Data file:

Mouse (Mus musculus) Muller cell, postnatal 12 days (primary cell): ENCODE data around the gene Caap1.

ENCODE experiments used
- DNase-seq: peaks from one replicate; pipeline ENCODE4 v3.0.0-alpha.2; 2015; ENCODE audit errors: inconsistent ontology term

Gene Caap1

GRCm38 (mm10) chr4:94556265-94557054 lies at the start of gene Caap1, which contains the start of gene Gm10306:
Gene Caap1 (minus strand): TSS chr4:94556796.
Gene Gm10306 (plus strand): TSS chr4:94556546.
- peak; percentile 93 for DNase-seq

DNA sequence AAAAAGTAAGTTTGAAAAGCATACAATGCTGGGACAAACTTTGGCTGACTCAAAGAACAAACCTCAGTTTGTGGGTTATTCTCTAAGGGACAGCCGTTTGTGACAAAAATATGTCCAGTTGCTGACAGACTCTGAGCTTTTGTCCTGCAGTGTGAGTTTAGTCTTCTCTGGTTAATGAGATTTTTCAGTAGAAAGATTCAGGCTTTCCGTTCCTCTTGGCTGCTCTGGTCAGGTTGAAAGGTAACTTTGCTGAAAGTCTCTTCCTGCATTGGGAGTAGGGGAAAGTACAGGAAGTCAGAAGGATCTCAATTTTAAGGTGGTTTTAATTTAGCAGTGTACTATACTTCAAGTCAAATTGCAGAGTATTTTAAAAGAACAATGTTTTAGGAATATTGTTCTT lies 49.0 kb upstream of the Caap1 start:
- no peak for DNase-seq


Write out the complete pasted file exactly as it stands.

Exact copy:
Mouse (Mus musculus) Muller cell, postnatal 12 days (primary cell): ENCODE data around the gene Caap1.

ENCODE experiments used
- DNase-seq: peaks from one replicate; pipeline ENCODE4 v3.0.0-alpha.2; 2015; ENCODE audit errors: inconsistent ontology term

Gene Caap1

GRCm38 (mm10) chr4:94556265-94557054 lies at the start of gene Caap1, which contains the start of gene Gm10306:
Gene Caap1 (minus strand): TSS chr4:94556796.
Gene Gm10306 (plus strand): TSS chr4:94556546.
- peak; percentile 93 for DNase-seq

DNA sequence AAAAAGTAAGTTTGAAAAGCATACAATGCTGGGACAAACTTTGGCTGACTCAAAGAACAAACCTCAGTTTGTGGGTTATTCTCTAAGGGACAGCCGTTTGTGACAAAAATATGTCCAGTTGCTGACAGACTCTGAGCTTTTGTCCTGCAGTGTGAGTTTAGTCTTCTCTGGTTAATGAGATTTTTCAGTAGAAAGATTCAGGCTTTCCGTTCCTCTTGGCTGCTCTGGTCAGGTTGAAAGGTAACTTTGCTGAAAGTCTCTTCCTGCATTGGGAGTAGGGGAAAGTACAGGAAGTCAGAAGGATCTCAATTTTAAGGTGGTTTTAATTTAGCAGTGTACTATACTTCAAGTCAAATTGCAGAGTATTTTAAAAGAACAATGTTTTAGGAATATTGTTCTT lies 49.0 kb upstream of the Caap1 start:
- no peak for DNase-seq